The Three Vinegar Tasters: Accept Life As It Is

This article is an excerpt from the Shortform book guide to "The Tao of Pooh" by Benjamin Hoff. Shortform has the world's best summaries and analyses of books you should be reading.

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What is the story of the three vinegar tasters? How do the three vinegar tasters show the difference between Chinese teachings?

The three vinegar tasters is a story that illustrates Confucianism, Buddhism, and Taoism. Based on what they taste and how they respond, you come to see what the essence of each faith is.

Read on to understand Taoism as illustrated by the three vinegar tasters.

The Three Vinegar Tasters

The Vinegar Tasters painting is a popular Chinese painting that helps elucidate how Taoism differs from other belief systems. The Vinegar Tasters painting shows three men surrounding a pot of vinegar. Each man represents one of the three prominent teachings of Chinese wisdom—Confucianism, Buddhism, and Taoism—and the vinegar represents the “essence of life.” Each man has dipped his finger in the pot, tasted the vinegar, and reacted by way of facial expression to the taste. 

The Vinegar Tasters painting, Kano Isen’in, c. 1802-1816, Honolulu Museum of Art

The first man in the Vinegar Tasters painting, Confucius, shows a sour reaction to the vinegar. Confucianism suggests that rituals create order and lead to the right results. A Confucianist holds ancestral cultural heritage dear and longs for the days in which the emperor was considered the son of heaven and bridged the gap between heaven and earth. For Confucius, modern life is sour because it has deviated from the rituals of the past, and the government of men has strayed from the government of the universe, or “Way of Heaven.”

The second of the three vinegar tasters, Buddha, shows a bitter reaction to the vinegar. Buddhists believe that a being must rise above their earthly desires to attain a state of Nirvana. They contend that the modern world is full of traps and illusions that draw people in and lead to pain. The essence of life is bitter from society’s obsession with the pursuit of personal satisfaction and subsequent suffering. 

The third man, Lao-tse, the author of the oldest book on Taoism, the Tao Te Ching, shows a happy reaction to the vinegar. For Taoists, there is harmony between heaven and earth at all times that is readily found by anyone at any moment.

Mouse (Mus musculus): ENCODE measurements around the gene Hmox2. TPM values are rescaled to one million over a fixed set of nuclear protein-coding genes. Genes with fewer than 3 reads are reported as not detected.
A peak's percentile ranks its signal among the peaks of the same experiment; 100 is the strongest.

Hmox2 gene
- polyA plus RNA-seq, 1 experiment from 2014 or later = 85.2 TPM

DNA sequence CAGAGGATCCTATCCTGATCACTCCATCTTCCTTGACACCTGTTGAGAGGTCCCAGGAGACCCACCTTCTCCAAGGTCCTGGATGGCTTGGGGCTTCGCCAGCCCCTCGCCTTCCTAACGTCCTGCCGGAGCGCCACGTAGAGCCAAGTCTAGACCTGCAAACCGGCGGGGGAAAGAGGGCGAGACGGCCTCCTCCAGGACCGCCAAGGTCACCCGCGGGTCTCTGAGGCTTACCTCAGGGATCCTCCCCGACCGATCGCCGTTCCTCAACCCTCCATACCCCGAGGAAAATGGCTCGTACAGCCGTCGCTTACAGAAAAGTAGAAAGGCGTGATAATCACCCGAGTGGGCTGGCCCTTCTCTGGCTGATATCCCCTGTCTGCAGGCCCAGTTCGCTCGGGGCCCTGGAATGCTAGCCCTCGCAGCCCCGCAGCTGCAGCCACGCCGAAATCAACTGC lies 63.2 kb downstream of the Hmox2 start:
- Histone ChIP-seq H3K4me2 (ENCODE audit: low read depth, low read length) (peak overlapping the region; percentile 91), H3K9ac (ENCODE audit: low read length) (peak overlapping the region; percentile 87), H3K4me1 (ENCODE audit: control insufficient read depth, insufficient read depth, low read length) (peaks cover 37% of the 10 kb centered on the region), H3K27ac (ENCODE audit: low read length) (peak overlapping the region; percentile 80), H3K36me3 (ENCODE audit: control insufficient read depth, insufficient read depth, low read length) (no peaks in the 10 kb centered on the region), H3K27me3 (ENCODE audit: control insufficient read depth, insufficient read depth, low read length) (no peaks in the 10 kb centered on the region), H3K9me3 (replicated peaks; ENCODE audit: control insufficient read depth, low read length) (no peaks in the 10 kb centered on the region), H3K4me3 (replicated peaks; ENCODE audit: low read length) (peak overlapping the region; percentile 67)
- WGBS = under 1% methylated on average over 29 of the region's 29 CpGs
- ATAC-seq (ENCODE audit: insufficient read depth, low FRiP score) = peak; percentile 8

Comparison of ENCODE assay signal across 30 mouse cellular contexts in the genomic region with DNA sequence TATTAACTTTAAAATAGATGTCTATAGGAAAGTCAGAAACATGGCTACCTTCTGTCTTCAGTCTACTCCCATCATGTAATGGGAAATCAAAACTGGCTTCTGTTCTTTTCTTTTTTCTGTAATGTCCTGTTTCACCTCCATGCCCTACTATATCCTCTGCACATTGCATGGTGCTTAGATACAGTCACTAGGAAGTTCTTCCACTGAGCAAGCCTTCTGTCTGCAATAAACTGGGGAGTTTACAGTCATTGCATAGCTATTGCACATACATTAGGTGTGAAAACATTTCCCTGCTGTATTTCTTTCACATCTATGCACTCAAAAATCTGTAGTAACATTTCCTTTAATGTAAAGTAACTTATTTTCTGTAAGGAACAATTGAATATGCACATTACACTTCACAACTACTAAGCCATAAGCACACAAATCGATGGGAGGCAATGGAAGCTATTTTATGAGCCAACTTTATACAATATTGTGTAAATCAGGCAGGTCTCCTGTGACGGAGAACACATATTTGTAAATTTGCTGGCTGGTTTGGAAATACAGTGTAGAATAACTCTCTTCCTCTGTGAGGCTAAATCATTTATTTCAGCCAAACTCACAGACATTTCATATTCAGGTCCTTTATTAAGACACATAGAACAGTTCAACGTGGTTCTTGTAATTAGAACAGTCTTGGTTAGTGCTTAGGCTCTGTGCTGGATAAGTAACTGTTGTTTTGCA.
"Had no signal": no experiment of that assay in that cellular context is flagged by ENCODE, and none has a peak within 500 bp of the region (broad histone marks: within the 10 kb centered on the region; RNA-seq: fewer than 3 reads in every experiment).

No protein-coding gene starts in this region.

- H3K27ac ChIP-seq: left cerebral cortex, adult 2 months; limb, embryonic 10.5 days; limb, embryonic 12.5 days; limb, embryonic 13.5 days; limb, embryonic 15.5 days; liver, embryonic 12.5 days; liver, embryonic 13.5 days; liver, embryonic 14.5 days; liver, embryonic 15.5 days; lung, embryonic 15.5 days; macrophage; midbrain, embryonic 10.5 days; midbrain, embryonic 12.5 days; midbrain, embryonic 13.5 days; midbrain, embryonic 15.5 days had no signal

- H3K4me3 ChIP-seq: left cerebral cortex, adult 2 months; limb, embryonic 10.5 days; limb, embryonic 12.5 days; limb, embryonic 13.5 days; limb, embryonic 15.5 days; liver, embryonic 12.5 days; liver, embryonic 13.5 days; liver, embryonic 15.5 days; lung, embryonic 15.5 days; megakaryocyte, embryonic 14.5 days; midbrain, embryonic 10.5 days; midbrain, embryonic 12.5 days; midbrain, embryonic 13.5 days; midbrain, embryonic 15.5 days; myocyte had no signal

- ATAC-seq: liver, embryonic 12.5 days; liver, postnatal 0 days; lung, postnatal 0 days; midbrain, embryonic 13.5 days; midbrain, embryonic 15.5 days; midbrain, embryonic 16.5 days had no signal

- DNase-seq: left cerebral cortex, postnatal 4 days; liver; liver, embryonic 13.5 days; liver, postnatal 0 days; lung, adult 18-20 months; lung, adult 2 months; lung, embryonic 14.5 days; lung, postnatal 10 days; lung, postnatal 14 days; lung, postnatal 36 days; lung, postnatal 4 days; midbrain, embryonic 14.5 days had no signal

Lao-tse sees Confucianism as laws run by men, which disrupts the natural laws of the heavens that mirror back to the earth. The more human interference with the natural state of things, the more distance created between humans and the harmony of the universe. Life becomes sour when you try to manipulate nature and ignore the natural order of life.

Lao-tse sees Buddhism as an unnecessarily negative perspective of the world. Rather than providing traps that lead to pain, the world is full of opportunities for lessons that teach you how to live in harmony. Life becomes bitter when greed and selfishness make humans resentful of each other and the natural offerings around them. That’s what you learn of Taoism from the three vinegar tasters.

Taoism is the belief in the Way, or the mechanism that governs all things in heaven and earth. You cannot and should not try to explain or define the Way for the sake of knowledge. You can simply experience the Way. When living with the Way, life is happy.

When you merely exist in the appreciation of what life offers, are open to its lessons, and are willing to adapt to whatever comes your way, you are living a Taoist life. The vinegar is only sour or bitter if you choose to experience it that way through comparisons or resentment. The vinegar is simply what it is, and when you accept and appreciate that, the negative becomes sweet. That’s what the three vinegar tasters teach.

What Is Taoism?

Taoism is a way of living that is free from preconceived notions about how you should be living. The Way of the Taoist is a way guided by intuition, sensitivity to the natural world, and a willingness to be guided by wisdom, rather than knowledge. 

Does this type of character sound familiar? In Western culture, one of the best examples of Taoism is Winnie the Pooh. Pooh is a simple bear with simple thoughts. He wanders around happy and open to whatever the day brings without expectations or accumulation of knowledge. He merely is, and it always works out for him.

By looking at the theoretical aspects of Taoism and ancient examples of Taoism at work, as well the adventures of Pooh and his family of friends in the forest, you can gain insight into why the Taoist way may be the most beneficial way to live. 

The Three Vinegar Tasters: Accept Life As It Is

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  • How Winnie-the-Pooh perfectly models the principles of Taoism
  • The 6 principles of Taoism reflected in Pooh's adventures
  • How to become Winnie-the-Pooh and unlock a magic inside of you

Rina Shah

An avid reader for as long as she can remember, Rina’s love for books began with The Boxcar Children. Her penchant for always having a book nearby has never faded, though her reading tastes have since evolved. Rina reads around 100 books every year, with a fairly even split between fiction and non-fiction. Her favorite genres are memoirs, public health, and locked room mysteries. As an attorney, Rina can’t help analyzing and deconstructing arguments in any book she reads.

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